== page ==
Illinois Loop
Your guide to education in Illinois
  Bookmark and Share
 
The Illinois Loop website is no longer updated on a a regular basis. However, since many of the links and articles have content and perspectives that are just as valid today, we are keeping this website online for parents, teachers and others researching school issues and solutions.
Broken links:If you encounter links that no longer lead to the desired article, it's still often possible to retrieve them. Most of the linked items include a sentence or more from the original. Copy a section of that text, and type it into Google surrounded by quotes. More often than not, Google will find the article at a revised location.

 

How to Choose a School

How to Choose a School -- The REAL Story

Choosing a School by "Curb Appeal"

  • Barbara Shafer studied education issues extensively and once spearheaded an effort to start a Core Knowledge charter school in Libertyville (an effort doomed by our state's weak charter law). She writes about her family's search for a school in a new city in her article which we highly recommend:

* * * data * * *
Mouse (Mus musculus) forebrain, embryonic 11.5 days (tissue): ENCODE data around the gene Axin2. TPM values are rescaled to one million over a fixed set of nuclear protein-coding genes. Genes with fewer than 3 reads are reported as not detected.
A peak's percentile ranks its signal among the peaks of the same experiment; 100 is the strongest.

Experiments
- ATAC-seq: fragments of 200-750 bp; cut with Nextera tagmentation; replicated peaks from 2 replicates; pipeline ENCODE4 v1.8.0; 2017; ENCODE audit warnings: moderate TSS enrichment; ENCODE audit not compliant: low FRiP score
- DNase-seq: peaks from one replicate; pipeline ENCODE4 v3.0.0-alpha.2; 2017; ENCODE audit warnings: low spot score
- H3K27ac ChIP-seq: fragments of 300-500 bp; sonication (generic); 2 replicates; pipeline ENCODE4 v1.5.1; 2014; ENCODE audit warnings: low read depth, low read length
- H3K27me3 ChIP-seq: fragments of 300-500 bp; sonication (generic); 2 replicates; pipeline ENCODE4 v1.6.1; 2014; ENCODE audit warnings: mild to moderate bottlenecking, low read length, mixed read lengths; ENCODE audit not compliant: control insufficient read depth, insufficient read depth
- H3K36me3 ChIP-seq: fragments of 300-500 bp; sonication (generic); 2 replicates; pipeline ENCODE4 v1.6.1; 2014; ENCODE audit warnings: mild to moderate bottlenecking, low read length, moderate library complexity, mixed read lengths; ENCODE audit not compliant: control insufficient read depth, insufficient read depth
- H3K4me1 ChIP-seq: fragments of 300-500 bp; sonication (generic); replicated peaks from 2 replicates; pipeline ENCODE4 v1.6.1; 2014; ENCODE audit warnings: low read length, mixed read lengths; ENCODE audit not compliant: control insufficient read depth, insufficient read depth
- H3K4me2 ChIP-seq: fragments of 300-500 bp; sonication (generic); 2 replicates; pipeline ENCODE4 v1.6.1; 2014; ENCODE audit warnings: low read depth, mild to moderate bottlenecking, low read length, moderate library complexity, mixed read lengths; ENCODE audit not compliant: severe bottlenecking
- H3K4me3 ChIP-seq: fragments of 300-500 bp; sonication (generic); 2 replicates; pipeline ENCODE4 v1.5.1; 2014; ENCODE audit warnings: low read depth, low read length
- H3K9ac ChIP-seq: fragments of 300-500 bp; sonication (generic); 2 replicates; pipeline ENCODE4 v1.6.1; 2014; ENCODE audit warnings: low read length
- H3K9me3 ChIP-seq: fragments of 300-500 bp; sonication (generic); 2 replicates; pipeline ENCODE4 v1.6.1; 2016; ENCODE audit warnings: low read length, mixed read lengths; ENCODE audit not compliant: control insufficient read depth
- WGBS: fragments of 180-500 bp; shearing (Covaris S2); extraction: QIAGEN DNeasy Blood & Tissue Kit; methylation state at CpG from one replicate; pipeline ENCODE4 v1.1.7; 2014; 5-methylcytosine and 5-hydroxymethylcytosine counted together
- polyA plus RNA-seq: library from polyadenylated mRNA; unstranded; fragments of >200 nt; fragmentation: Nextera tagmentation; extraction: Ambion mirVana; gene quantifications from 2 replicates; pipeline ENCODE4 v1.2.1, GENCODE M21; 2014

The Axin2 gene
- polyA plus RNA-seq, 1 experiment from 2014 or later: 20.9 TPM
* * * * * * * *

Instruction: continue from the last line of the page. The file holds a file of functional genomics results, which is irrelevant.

"Curb Appeal Education" by Barbara Shafer. Excerpt:

    "When my husband accepted a new job in Minnesota, we knew it would mean shopping for a house and a school district. ... I began by asking real estate agents about school districts. I received the names of four districts [within] commute distance to work. [But this school information was] Curb Appeal only -- 'reputation,' state test scores, number of National Merit kids, percent going to college, facilities including marble floors, swimming pools, and Food Courts, etc. Last time, I bought my school on 'curb appeal' and got a lemon. ... Fool me twice? I don't think so."
  • In an article from the New Oxford Review (December 2001) author Jack Taylor crisply states the obstacle with trying to improve suburban schools:
    "One reason why they can sustain this level of denial is that the schools look normal. A new school was recently built in our neighborhood. Its architecture is not my cup of tea, but its reflective windows and clean, low rectangular shapes appeal to the modern sensibilities of my neighbors. Inside, shiny linoleum floors and computer stations radiate an atmosphere of high tech academics. As a species, we believe that anything that looks good is good. We buy cars this way, we buy houses this way, some of us pick spouses this way, and we enroll our kids in schools this way."
  • While "curb appeal" by itself is never a sufficient indicator of a good learning environment, good design can complement a good curriculum and program of instruction. Consider this PDF article from the "Association of School Business Officials International."

Reading and Math




Copyright 2012, The Illinois Loop. All Rights Reserved.
Home Page     Site Map     Contact Us